Reported in all the oceans of the world, Sea Serpents have been known from ancient times. [1] Sea Serpents live in both fresh and salt waters, [6] and they were the most feared creatures of the ocean with hundreds of reported sightings to inspire terror. [2]

People often reported sighting during the warmer months, and it is widely believed that Sea Serpents only appear in still, warm weather. [4] However, reports of Sea Serpents in particularly cold waters and during storms indicate these creatures may appear at any time.

Physical Description

Sea Serpent

Sea Serpent by Dee Dreslough.

Sea Serpents range in size drastically, from 30 feet to 300 feet (9 m - 90 m) long [2] with bodies ranging from 5 feet to 20 feet (1 m - 6 m) thick. [2] They range in color from greyish [2] to chocolate [7] to black. [2] Some sea serpents have a mane down their necks, similar to a horse; [3] others have heads shaped like those of a horse and the mane presented resembles seaweed. [2]

Some reports claim that sea serpents have a single horn, approximately one foot (31 cm) in length shaped like a marlinspike. [7] While many sightings of sea serpents claim they have serpentine bodies without limbs that end with a long, steering tail, there are just as many reports of sea serpents with webbed limbs, fins, or even wing-like appendages, likely used for steering in the water. [6]

While the description of individual Sea Serpents vary, there is one particular attribute that remains the same. They all have large eyes, usually blue or pewter in color. [3]

Sea Serpents in History and Sightings

Today, many people believe that sailors in the fourteenth century and beyond were afraid of falling off the edge of the world because they believed the earth was flat. If this was true, little evidence of this belief was left behind, at least in comparison to the evidence indicated the fear of Sea Serpents.

Many nautical charts bare the inscription 'HERE BE DRAGONS' to indicate danger or the unknown. [6] The rampant fear of Sea Serpents increased dramatically in the fifteenth century, as European colonialism spread. [6] This is likely the result of the countless stories describing a ship attacked by a serpent. [1]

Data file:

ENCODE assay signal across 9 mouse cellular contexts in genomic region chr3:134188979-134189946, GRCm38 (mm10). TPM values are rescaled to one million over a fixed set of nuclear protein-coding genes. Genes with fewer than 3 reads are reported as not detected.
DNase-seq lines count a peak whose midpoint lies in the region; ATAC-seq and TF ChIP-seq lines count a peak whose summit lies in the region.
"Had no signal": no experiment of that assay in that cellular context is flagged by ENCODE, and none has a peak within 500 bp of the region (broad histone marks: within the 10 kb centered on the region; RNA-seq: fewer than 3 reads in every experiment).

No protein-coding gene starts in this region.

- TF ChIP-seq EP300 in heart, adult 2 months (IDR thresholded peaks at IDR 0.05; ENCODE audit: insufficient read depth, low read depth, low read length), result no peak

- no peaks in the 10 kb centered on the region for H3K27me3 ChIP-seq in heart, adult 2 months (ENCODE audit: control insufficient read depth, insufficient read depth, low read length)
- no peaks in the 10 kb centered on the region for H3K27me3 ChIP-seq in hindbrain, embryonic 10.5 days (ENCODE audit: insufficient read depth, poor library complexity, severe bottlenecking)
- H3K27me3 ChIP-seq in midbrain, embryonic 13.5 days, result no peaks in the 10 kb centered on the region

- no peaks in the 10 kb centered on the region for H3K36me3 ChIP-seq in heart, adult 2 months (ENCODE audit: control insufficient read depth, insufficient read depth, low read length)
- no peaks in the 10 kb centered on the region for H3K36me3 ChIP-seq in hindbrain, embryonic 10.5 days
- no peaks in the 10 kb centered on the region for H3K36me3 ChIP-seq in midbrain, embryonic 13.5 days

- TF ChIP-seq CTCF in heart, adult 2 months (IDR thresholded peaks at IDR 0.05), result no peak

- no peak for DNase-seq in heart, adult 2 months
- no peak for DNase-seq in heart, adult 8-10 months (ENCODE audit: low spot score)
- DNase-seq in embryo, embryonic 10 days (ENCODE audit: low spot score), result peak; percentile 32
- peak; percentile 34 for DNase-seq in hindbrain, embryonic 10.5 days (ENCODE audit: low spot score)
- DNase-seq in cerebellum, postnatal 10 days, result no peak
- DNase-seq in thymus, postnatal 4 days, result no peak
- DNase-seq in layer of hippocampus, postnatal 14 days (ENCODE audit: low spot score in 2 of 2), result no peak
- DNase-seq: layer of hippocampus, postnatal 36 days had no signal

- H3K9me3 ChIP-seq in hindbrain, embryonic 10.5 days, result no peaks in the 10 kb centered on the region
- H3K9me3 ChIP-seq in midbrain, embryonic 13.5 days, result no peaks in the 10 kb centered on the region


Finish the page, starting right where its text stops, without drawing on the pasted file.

Sometimes these stories told of a serpent that washed men off the decks into the sea. It did this by surfacing along the side of the ship and spouting a powerful jet of water. [1] More often, the creature levied a terrifying attack from above, snatching men off the decks with its long neck and powerful jaws. [1] Some stories even claimed the serpents wrapped their coils around smaller ships, crushing them to timbers. [1]

The sightings of sea serpents often describe them as scaly, moving with vertical undulation, with the humps of the serpents body rising above the water. [2]

Sea Serpents as Cryptids

Cryptozoologists are interested in Sea Serpents, owing to the number of sightings; however, many of them speculate that people mistake large squids, pieces of kelp, and even certain species of dinosaurs for Sea Serpents. [5] For example, the Basilosaurus, or some descendent thereof, could have easily been mistaken as a Sea Serpent. [5]

The number of Sea Serpent sightings has dropped in recent years, but whether or not this is due to people no longer spotting them or to people being afraid of possible ridicule and therefore not reporting them at all, is up to debate. [8]


  1. Ingpen 63
  2. Nigg [Dragons] 110
  3. Gould 271
  4. Gould 282
  5. Beck, Folklore and the Sea
  6. Nigg [Dragons] 17
  7. Gould 290
  8. Gould 305

For more information on footnotes and references, please see the bibliography.